‘Be where your customers are’ is a common mantra in the retail world, but what if those customers aren’t sure where to go? For JBC, a family-owned fashion retailer from Belgium, that was a core question when COVID-19 hit.
While JBC had already embraced digital by the end of 2019, ensuring that their customers did the same was less straightforward. “The majority of our customers had only ever shopped with us offline before then,” says Marketing & E-commerce Manager Cielke Vaes. “We couldn’t just tell them to start shopping online. We needed to guide them and make them feel confident about doing something they had never done before.”
“People come to us for our welcoming in-store experience, so we didn’t want them to miss out on that just because they were shopping online.”
In doing so, the retailer learnt some valuable lessons about what it means to be truly omnichannel. Lessons they’ll be sure to apply in the post-pandemic future.
Lesson 1: Bring the in-store experience online
While the retailer could see traffic to their ecommerce site rise in the first two weeks of lockdown, a drop in overall conversion value suggested that people were browsing but hesitant to make a purchase.
“That’s why our biggest priority was to make online customers feel as if they were in one of our physical stores,” says CEO Bart Claes. “People come to us for our welcoming in-store experience, so we didn’t want them to miss out on that just because they were shopping online.”
Working closely with Google, JBC ramped up their ecommerce strategies to achieve this. They introduced personal shopping recommendations on their website, invested in live chat, introduced an inspirational ‘shop the look’ section, and expanded product descriptions and visuals to mimic the touch-and-feel element of visiting a store.
They also focused on convenience by offering helpful services like free delivery and extended returning periods. And they replicated the seasonal events they would normally host in-store, like Sinterklaas and Easter, through digital messages tailored to their customers.
In terms of paid advertising, they moved the majority of their online budget towards Smart Shopping campaigns to reach a wider audience. As Smart Shopping is available on display as well as YouTube and shows ads to people beyond those searching for specific terms, it allowed JBC to raise more brand awareness, connect with new audiences, and ultimately drive more sales at a higher return on investment (ROAS).
During this time, JBC’s online revenue increased by 550% compared to the same time in the previous year. While the global shift to online shopping was a key reason for this, deciding to move budgets to Smart Shopping allowed the retailer to capture new intent and turn it into conversions much more effectively.
Lesson 2: Create synergies between online and offline
JBC’s different digital initiatives helped them stay afloat in a challenging year. “It’s the reason we were able to survive 2020 without any real financial damage,” says Claes. “It wasn’t a flourishing time, but the fact that we were able to keep our position and even grow our business feels like a huge achievement.”
At one point, online demand went up so quickly that the retailer had to shift gears in order to keep up with stock. They had just launched their spring collection, and about 80% of it was spread across their physical stores. To ensure they could send out those in-store items for online delivery, employees from across the organisation had to work together to send stock from physical stores back to the warehouse for dispatch.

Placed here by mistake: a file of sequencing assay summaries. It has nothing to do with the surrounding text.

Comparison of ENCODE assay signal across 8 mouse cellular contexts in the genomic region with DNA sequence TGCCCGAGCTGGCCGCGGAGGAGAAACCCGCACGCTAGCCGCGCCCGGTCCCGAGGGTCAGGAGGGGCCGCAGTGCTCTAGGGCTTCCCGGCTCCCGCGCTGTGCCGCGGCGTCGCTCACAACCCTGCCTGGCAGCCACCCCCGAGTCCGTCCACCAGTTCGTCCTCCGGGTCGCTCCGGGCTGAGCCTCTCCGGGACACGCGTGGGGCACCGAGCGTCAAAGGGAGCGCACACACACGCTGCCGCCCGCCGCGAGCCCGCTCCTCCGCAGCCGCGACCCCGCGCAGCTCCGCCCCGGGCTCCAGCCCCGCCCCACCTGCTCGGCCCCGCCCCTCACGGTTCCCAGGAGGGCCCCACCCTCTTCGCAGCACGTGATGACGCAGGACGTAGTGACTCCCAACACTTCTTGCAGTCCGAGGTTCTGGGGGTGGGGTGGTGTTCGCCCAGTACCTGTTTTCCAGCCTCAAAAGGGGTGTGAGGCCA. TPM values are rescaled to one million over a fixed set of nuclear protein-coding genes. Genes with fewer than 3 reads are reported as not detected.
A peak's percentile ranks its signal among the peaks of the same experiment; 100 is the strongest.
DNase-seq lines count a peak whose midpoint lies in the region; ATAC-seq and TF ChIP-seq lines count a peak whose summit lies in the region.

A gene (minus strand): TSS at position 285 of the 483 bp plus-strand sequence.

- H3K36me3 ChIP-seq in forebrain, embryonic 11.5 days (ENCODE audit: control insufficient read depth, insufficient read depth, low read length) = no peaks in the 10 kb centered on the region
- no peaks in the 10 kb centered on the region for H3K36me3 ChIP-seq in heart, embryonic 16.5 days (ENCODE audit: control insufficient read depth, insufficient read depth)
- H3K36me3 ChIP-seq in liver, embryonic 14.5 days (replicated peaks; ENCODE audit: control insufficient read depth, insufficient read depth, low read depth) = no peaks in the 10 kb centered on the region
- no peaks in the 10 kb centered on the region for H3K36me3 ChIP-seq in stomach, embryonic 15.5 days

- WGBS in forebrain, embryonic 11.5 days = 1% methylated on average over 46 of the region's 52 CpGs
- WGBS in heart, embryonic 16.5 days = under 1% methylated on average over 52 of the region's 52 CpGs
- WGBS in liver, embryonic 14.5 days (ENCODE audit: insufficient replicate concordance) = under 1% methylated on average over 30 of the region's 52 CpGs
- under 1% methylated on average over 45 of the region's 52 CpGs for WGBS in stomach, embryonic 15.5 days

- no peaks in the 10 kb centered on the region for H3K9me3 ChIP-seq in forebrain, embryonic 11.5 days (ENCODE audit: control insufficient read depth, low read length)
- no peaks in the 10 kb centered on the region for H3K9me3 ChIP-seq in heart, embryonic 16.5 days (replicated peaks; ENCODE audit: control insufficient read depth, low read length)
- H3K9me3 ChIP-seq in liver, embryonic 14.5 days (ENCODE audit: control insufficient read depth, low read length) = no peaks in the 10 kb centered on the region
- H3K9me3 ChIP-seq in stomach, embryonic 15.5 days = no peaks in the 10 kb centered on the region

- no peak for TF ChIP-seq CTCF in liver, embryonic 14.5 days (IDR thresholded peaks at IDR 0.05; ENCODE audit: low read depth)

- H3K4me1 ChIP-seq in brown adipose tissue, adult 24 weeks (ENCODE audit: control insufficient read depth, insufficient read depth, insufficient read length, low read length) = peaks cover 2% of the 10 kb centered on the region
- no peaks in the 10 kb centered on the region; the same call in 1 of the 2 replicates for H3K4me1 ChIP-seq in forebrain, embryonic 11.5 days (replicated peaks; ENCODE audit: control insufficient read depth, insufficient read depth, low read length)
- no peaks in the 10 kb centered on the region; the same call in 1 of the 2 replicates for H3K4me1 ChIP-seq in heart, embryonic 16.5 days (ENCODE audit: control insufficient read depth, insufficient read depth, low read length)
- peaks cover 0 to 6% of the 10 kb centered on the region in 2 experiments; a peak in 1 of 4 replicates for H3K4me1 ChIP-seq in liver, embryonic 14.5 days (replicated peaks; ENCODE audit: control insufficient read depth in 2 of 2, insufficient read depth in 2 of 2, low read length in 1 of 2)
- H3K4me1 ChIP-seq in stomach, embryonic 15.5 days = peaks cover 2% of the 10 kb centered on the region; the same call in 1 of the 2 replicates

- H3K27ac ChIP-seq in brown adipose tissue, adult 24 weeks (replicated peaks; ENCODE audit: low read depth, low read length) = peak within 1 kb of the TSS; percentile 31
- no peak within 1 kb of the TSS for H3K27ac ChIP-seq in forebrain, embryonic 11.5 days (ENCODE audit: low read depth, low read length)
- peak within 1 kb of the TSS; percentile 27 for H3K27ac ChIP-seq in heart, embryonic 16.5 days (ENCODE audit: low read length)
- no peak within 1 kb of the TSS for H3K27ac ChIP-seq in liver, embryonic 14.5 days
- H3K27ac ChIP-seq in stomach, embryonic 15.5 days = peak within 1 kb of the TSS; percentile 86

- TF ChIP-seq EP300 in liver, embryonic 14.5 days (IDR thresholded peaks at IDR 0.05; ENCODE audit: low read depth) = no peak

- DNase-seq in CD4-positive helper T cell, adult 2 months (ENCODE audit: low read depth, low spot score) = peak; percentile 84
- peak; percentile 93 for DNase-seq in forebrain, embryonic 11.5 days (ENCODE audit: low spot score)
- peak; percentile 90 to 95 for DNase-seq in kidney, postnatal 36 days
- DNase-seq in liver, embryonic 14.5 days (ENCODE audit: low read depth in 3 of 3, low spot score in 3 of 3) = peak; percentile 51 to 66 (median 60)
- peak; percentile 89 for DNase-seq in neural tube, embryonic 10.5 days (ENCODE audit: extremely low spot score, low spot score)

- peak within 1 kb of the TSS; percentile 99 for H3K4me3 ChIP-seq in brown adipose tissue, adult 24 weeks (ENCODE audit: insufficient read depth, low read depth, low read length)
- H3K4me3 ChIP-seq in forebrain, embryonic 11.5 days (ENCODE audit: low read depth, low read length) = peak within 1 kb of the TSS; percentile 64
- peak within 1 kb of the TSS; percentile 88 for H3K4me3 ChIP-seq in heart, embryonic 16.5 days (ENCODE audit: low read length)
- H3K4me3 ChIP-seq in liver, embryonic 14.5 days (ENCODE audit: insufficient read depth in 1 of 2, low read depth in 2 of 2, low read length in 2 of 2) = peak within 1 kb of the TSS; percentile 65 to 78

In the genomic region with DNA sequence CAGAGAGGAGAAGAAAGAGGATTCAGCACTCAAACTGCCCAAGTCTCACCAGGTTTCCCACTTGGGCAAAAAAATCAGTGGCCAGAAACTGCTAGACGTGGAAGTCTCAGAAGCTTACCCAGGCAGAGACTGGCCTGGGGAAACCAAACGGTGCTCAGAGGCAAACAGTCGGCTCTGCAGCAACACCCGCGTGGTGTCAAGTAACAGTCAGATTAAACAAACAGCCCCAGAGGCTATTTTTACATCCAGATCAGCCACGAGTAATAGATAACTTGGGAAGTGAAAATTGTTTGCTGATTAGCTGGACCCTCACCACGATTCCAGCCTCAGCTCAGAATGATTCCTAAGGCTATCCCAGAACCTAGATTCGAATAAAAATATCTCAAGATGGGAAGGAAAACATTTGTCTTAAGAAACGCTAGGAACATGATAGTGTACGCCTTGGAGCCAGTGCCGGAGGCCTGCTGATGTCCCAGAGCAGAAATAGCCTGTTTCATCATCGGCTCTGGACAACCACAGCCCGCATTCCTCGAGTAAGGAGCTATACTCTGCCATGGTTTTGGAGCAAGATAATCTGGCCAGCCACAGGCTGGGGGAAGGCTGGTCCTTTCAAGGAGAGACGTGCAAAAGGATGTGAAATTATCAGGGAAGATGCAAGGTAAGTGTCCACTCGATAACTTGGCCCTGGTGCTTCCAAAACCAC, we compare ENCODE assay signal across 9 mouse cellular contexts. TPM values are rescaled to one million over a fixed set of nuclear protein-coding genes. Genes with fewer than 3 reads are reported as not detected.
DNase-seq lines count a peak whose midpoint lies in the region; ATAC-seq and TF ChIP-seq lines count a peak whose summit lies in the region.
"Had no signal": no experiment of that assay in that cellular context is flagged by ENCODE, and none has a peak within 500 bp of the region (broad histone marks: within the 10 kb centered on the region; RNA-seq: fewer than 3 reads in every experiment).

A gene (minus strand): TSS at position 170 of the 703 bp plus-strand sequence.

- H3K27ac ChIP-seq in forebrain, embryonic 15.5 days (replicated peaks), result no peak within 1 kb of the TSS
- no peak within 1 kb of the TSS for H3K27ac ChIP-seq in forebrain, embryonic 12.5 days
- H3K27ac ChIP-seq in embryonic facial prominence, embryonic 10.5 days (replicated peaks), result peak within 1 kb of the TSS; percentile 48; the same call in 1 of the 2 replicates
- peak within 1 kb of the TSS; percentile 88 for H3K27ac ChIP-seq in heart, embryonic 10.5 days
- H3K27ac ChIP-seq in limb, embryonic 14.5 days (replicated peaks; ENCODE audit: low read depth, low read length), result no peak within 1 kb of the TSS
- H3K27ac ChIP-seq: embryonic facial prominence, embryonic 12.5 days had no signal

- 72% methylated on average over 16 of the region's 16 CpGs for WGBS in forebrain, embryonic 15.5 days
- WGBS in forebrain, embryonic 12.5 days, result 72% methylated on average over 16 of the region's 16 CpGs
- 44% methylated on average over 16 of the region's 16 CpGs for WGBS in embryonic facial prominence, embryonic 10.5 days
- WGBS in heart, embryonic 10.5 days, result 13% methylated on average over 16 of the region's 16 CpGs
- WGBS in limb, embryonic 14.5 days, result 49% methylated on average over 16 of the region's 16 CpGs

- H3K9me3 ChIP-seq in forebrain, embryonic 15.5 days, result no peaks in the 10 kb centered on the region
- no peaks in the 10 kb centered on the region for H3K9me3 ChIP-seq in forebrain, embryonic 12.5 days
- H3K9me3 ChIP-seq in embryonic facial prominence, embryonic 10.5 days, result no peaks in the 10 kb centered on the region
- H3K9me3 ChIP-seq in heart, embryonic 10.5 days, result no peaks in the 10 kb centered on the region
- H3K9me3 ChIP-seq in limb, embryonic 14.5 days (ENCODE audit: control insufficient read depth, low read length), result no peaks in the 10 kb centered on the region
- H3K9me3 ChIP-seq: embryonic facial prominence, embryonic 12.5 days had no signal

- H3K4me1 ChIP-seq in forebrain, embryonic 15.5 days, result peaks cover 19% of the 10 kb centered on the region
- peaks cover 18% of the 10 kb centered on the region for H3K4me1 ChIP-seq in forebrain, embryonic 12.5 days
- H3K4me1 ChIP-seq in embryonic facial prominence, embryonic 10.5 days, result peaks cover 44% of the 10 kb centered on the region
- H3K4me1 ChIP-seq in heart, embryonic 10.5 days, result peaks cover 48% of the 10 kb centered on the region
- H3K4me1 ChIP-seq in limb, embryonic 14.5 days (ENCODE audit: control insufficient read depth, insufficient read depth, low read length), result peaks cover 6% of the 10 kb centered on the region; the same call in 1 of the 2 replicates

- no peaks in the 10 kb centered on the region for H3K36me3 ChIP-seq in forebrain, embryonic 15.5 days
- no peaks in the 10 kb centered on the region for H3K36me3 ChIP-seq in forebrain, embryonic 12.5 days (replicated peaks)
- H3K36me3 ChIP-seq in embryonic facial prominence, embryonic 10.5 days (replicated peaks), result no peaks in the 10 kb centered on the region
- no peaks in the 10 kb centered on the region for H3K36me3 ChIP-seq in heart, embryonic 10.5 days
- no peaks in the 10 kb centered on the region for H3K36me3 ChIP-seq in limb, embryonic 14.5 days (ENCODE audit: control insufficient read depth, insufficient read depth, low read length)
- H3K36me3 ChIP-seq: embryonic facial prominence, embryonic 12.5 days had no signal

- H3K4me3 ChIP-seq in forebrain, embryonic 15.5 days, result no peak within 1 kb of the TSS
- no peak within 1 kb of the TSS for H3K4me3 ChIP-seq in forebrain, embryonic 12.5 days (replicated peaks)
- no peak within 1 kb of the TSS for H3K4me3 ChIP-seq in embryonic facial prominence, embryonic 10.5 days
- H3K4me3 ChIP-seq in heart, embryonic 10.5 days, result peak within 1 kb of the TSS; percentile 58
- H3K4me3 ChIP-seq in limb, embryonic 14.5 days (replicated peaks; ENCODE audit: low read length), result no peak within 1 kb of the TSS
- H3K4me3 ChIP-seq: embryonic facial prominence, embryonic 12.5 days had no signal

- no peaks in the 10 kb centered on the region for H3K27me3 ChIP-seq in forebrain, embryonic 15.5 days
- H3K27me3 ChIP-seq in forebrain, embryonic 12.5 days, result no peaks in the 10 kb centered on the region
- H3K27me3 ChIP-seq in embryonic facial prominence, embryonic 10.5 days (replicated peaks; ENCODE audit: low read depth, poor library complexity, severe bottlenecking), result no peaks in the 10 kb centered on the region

“These kinds of challenges have made us more flexible than ever before,” adds Vaes. “The first lockdown was unprecedented, but by the second one we knew what to do. We learned that it’s absolutely crucial to create synergies between online and offline.”
Lesson 3: Always stay connected
So what’s next for the retailer? To build on their omnichannel strategy, they will prioritise retaining new and existing customers by doubling down on personalisation. Working with customer loyalty programmes, customer match lists, and CRM data, they will keep track of purchasing behaviour, frequency of buying, and other available details to make offers and communications as relevant as possible to the customer.
“2020 wasn’t a flourishing time, but the fact that we were able to keep our position and even grow our business feels like a huge achievement.”
“We learnt that you can’t just tell customers what to do without giving them a good reason,” says Vaes. “To encourage offline customers to shop online, for example, we tried sending out direct mails with personalised product offers to segmented audience groups. But not everyone was easily convinced. While young parents responded well to it as it’s easy and convenient to buy children’s clothing online, it was much harder to convince women shopping for themselves to do the same, likely because of the fierce competition.”
The retailer now uses these insights to further develop their customer retention strategy through personalisation and segmentation.
Looking back at their omnichannel journey, JBC has learned that it pays to raise the bar and be ambitious. They never thought they would see their online business grow so fast, but can now call it an instrumental part of who they are.
“Although we see offline sales behaviour normalising, we also know that online shopping has increased for good. From these past 18 months, we’ve learnt that the most important thing is to deliver a consistent shopping experience regardless of where the customer chooses to be. And that will continue to be the foundation of our strategy,” confirms Claes.